On the other hand, the RTS also obliges credit institutions to have a “fall back system” in place in case the API does not work properly. This fall back system must ensure that TPPs can continue to provide their services at all times. Such a fall back system will allow access to the customers’ bank details by using the credit institution’s interface and the customer’s bank credentials. However, as opposed to the classic technique of “screen scraping” (i.e. in which it looks like the customer is logging in on the website of the credit institution in his/her own name), the RTS fall back system provides that credit institutions will know at all times who is accessing the data (i.e. the customer or the TPP).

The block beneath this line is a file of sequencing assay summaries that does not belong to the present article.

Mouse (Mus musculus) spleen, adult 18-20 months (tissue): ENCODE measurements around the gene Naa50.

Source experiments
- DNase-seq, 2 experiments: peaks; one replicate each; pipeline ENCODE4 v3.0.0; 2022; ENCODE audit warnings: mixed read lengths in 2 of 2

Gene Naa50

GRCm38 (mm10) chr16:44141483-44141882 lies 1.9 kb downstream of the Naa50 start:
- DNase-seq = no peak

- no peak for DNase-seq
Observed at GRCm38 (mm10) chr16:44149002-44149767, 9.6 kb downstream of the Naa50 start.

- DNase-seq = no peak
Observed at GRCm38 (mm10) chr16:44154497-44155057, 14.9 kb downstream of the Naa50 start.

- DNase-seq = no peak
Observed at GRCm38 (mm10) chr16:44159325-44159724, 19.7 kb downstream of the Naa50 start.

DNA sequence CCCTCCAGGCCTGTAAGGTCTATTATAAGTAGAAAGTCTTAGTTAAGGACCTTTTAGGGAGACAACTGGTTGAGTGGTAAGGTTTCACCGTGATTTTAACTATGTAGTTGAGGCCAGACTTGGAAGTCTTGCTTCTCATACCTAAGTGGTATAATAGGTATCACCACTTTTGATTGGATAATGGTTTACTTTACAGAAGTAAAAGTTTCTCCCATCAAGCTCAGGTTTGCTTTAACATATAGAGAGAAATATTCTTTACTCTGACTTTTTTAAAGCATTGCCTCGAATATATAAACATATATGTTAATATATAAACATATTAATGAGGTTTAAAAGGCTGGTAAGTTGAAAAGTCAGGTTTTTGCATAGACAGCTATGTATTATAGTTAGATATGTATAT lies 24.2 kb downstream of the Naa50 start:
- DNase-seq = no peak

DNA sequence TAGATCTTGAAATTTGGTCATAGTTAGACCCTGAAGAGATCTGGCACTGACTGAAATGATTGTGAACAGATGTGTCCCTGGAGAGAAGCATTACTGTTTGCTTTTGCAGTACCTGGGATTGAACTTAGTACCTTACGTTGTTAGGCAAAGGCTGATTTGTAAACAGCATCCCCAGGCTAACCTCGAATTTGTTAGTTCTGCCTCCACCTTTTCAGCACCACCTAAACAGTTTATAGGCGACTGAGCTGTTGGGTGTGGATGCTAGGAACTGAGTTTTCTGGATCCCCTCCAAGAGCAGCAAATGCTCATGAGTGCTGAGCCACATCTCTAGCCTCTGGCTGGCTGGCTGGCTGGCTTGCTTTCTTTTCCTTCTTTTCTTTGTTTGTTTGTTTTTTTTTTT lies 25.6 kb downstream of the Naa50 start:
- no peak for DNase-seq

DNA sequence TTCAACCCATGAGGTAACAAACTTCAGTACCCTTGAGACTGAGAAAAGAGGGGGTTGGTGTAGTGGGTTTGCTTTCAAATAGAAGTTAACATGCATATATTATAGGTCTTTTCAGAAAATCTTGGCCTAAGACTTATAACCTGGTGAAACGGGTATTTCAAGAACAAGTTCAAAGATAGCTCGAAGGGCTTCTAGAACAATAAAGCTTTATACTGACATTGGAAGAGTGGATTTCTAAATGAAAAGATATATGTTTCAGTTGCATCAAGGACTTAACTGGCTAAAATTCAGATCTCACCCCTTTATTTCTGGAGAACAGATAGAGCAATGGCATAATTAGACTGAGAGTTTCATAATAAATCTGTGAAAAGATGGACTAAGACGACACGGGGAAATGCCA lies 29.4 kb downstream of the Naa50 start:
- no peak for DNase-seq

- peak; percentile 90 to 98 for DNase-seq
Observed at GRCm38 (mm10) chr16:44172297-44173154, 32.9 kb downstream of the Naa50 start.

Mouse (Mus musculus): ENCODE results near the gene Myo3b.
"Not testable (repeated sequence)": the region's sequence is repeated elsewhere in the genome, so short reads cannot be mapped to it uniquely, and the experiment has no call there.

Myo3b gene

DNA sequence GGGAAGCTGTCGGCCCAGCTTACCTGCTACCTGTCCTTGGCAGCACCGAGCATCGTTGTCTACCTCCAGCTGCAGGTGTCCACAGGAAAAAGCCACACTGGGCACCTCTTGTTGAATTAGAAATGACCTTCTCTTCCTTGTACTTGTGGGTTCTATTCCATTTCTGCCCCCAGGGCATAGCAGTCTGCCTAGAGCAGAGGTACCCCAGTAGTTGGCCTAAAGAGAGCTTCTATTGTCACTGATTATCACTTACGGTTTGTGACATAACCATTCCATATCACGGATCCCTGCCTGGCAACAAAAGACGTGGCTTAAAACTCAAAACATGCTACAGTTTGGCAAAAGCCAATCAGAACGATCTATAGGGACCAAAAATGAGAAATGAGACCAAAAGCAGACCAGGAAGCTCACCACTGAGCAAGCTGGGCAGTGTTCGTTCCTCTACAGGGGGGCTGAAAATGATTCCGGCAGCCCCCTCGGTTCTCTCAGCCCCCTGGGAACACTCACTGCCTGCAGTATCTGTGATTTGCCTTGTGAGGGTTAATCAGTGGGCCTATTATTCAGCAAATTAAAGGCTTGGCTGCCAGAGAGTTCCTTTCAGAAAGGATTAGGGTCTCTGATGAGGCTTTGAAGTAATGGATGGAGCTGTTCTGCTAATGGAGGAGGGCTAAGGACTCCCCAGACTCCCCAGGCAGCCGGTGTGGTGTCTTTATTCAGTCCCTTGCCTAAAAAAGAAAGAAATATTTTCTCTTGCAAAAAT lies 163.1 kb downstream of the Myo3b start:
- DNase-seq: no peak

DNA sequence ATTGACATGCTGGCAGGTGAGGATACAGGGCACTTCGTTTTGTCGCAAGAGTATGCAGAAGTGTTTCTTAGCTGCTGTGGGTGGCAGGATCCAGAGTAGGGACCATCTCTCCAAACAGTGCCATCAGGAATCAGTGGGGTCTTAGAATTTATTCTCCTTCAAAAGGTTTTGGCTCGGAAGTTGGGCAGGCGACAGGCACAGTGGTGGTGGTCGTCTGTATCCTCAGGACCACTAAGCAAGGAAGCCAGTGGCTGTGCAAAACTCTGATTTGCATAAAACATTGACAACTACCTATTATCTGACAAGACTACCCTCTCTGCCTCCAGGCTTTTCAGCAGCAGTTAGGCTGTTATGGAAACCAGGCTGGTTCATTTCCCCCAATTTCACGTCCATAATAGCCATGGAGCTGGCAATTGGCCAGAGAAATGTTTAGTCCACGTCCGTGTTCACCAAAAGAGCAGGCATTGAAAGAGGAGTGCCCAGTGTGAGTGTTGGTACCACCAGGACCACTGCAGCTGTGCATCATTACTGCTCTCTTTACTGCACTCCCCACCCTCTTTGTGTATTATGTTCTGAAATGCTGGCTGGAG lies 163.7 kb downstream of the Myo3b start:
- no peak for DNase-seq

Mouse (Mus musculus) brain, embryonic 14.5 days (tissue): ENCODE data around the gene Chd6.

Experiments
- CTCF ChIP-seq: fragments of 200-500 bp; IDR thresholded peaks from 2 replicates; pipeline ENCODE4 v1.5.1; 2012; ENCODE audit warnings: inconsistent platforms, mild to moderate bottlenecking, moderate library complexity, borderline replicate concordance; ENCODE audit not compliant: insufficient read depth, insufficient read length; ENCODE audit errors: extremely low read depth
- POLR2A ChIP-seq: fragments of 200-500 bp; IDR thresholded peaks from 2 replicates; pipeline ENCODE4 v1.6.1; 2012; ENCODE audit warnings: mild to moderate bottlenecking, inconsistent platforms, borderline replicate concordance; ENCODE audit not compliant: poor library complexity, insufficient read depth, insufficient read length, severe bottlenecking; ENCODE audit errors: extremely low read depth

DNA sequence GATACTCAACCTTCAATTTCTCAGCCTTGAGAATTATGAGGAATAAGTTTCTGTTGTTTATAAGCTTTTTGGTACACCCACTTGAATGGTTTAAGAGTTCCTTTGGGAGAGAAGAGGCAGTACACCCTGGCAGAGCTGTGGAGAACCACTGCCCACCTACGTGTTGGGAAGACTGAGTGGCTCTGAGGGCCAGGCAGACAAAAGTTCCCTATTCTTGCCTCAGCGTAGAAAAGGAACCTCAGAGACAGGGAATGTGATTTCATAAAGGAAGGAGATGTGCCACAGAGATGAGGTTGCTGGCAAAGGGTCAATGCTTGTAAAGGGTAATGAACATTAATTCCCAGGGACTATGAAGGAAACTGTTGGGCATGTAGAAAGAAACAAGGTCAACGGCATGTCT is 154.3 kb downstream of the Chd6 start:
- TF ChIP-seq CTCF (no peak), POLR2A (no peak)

Even though the classic “screen scraping” technique is banned by the RTS, many banks are opposed to granting access to their customers’ data by means of the fall back system as this entails safety risks since the customer must share its bank’s credentials. Under certain conditions, the credit institution may be exempted from such a fall back system. One of these conditions is that the API must be made available to the TPPs at least 6 months prior to the entry into force of the RTS. In other words, credit institutions that wished to make use of the exemption from the fall back system had to make their API available by 14 March 2019 at the latest. This testing phase will enable TPPs to assess the quality of the dedicated interfaces put in place by the credit institutions. As expected, all main banks that are active in Belgium[1] made use of this exemption and have an API in place for testing.